In QUEEN OF THE DAMNED, based on a novel by Anne Rice, the vampire known as Lestat comes out of his 150 year rest. He forms a rock band to promote the glories of being a vampire. This doesn’t sit well with the vampire community, which prefers working in the shadows. Lestat, however, hates their kind of self-imposed exile and enjoys the limelight. He wants to expose the other vampires, but his music attracts a young woman, Jesse, working in a society of vampire watchers. His music also awakens the Queen of the vampires, who wants to rule the world while sucking the life blood out of every human being around her.
Rated R for some bloody violence and sexual content, QUEEN OF THE DAMNED is a hokey, curiously uninvolving movie. Although the evil female vampire is eventually defeated, Lestat makes Jesse into a vampire so that they can go off in some kind of romantic vampire bliss. Anne Rice has taken the traditional myth of vampires and turned it into a pagan celebration of excess, including, at times, homosexuality. Therefore, we suggest that parents, children and others stay away from QUEEN OF THE DAMNED.
(PaPaPa, HoHo, L, VVV, S, N, A, D, MM) Strong pagan worldview with talk about new gods and a new “god” and homosexual implications and verbal references within modern vampire mythology; 2 light obscenities, 1 strong profanity and 3 mild profanities; much vampire violence with images of blood, murder, debauchery, and evil queen vampire turning people into flames and eating another vampire’s heart; implied homosexuality & implied fornication before murdering young women; partial male nudity, nude statue and women in skimpy clothes; alcohol use; smoking; and, moral relativism, vampire lures women to their death, racist plot where the only truly evil vampire is black, and a secret group of vampire watchers seem to do nothing to stop the vampires.
QUEEN OF THE DAMNED is a modern vampire story based on the best-selling gothic novel by Anne Rice. Only one other of Rice’s many popular vampire novels, INTERVIEW WITH A VAMPIRE, has been made into a movie so far, and that one starred Tom Cruise and Brad Pitt. QUEEN OF THE DAMNED, however, relies on a group of virtual unknowns for its stars, except for the pop music star Aaliyah, who died in a plane crash last year after finishing her part.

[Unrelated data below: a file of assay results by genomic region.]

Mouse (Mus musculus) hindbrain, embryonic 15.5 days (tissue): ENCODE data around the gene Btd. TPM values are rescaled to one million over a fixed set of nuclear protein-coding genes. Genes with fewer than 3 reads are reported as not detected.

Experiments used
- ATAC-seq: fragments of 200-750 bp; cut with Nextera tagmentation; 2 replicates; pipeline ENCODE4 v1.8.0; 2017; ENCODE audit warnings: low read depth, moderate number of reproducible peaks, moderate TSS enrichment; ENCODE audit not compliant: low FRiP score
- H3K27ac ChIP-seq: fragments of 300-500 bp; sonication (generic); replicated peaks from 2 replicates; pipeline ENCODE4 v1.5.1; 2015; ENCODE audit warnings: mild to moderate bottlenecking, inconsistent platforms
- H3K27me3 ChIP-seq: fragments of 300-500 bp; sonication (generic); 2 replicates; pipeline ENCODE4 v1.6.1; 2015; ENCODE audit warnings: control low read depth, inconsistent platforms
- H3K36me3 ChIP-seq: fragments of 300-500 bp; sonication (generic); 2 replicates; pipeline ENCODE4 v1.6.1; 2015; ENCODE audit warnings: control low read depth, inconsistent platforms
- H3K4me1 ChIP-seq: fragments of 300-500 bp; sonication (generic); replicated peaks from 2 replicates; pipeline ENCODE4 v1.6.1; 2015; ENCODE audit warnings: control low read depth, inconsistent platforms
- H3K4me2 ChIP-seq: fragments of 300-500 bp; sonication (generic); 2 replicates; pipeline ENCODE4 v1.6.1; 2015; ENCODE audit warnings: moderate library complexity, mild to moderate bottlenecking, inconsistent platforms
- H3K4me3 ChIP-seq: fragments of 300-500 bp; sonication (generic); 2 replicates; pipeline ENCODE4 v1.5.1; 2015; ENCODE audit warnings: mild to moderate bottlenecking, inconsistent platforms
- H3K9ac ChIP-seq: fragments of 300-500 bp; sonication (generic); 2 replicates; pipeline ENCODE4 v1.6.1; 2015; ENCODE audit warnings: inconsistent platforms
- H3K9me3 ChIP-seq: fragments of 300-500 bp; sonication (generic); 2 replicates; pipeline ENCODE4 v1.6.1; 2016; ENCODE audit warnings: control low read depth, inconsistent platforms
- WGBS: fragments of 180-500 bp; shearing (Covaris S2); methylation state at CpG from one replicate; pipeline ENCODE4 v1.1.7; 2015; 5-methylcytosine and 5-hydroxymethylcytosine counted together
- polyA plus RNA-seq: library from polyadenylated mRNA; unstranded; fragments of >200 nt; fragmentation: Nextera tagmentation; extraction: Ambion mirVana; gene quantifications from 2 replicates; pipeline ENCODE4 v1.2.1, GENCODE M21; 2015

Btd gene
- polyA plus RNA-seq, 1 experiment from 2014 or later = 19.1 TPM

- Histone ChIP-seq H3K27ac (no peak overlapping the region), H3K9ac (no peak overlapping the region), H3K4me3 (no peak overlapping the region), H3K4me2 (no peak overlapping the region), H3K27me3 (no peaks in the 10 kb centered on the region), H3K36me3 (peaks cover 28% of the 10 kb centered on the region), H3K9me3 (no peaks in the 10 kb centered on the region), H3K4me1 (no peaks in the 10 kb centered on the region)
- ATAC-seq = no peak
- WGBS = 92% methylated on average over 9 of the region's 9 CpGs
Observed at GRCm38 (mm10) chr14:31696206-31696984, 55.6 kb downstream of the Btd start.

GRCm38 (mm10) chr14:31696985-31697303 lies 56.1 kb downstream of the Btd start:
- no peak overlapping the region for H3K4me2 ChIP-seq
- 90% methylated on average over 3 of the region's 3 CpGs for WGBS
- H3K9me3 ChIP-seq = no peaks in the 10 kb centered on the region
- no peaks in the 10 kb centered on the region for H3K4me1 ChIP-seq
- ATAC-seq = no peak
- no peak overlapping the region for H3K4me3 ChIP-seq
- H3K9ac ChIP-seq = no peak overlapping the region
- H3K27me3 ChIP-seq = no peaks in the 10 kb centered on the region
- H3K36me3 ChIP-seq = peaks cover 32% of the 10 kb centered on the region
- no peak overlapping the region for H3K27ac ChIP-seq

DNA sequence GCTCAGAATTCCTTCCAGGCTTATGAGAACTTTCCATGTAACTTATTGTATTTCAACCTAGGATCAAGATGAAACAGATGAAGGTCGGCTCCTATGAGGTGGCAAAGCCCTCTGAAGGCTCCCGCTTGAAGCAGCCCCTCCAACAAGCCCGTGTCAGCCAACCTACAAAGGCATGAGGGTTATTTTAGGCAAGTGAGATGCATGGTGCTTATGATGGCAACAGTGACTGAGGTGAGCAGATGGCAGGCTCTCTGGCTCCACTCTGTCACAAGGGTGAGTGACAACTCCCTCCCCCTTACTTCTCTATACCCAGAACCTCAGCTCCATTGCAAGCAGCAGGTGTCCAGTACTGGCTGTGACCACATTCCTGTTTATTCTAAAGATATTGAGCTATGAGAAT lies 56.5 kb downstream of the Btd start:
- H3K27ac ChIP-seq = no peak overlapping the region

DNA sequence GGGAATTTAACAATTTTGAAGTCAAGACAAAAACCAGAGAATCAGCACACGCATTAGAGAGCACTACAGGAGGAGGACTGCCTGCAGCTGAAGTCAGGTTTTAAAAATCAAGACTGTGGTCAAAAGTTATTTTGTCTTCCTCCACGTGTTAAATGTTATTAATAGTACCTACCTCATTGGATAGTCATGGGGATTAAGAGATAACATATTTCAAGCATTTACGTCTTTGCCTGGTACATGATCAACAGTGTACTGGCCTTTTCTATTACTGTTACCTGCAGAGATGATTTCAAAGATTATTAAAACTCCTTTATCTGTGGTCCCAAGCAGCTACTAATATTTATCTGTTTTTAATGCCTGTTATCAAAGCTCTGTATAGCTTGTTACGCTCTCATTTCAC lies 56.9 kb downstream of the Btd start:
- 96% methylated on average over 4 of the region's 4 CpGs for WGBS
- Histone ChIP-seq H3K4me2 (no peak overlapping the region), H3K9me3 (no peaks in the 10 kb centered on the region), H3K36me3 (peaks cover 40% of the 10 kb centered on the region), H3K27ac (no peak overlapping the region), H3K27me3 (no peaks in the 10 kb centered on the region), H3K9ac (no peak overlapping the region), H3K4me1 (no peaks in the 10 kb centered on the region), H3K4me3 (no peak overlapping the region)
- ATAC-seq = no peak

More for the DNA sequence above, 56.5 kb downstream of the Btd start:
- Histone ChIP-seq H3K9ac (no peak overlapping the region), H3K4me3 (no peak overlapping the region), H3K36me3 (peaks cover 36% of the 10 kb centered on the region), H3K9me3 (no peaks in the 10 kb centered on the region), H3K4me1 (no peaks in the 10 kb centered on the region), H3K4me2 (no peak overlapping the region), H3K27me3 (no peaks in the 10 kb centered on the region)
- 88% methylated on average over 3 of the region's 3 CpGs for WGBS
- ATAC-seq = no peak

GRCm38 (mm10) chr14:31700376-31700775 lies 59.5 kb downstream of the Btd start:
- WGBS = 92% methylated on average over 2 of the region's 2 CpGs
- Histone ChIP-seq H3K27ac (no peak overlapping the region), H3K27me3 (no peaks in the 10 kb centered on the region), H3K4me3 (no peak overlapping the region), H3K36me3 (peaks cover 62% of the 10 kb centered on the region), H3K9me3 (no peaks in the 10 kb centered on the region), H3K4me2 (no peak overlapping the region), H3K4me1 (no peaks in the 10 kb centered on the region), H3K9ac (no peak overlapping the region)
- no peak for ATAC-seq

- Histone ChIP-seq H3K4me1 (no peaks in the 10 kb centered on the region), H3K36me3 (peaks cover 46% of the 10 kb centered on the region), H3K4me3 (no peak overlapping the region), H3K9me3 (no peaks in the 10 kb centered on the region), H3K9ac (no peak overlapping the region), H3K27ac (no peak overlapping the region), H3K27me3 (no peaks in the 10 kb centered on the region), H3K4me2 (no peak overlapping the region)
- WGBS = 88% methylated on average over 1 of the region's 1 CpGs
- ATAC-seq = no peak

In the story, the vampire known as Lestat, played by Cruise in the earlier movie, comes out of his 150 year rest in New Orleans and forms a rock band to promote the glories of being a vampire. This doesn’t sit well with the vampire community, which prefers working in the shadows. Lestat, however, hates their kind of self-imposed exile and enjoys the limelight, although most people in the “real” world think that his vampire pose is just an act meant to attract an audience; and, attract an audience it does.
Meanwhile, a woman named Jesse, with a mysterious past, hungers to know the secrets that Lestat possesses. She has become a member of a secret group of vampire watchers. The leader of the group lets her read Lestat’s journal about how he became a vampire. Jesse steals the journal and takes it back to Lestat, who jokes, “I wondered where I’d left that thing.”
Lestat plans a huge concert in the desert in Death Valley, California. He hopes to attract the other vampires, but his music also awakens the Queen of the vampires, a powerful Egyptian named Akasha who wants to rule the world while she sucks the life blood out of every human being around her. This sets up an ultimate confrontation between Akasha, Lestat and the other vampires.
QUEEN OF THE DAMNED is a hokey, curiously uninvolving movie. Although the evil female vampire is eventually defeated, Lestat makes Jesse into a vampire so that they can go off in some kind of romantic vampire bliss.
Anne Rice has taken the traditional myth of vampires, removed the Christian elements from them that Bram Stoker placed in his original novel DRACULA and added some gothic, homosexual flourishes. Furthermore, although in her own first vampire novel, INTERVIEW WITH A VAMPIRE, Lestat and the vampire lifestyle were ultimately seen as bad things, Rice has taken a cue from the pagan, homosexual zeitgeist of this age and made Lestat, vampirism and dabbling in sexual perversions into positive things. Thus, homosexuality and bisexuality has become part of the milieu in which she tends to operate. This has proven to be a strong attraction within the world of pop music and especially the so-called Goth Movement among teenagers. Teenagers are especially vulnerable to this kind of thing because they are in a dangerous transition stage from childhood to adulthood. Teenagers who feel cut off from their peers, their teachers, their schools, their heterosexual society, and their parents are even more vulnerable. We suggest, therefore, that you and your children stay away from QUEEN OF THE DAMNED and any other new perversions that Anne Rice and her followers might want to create.
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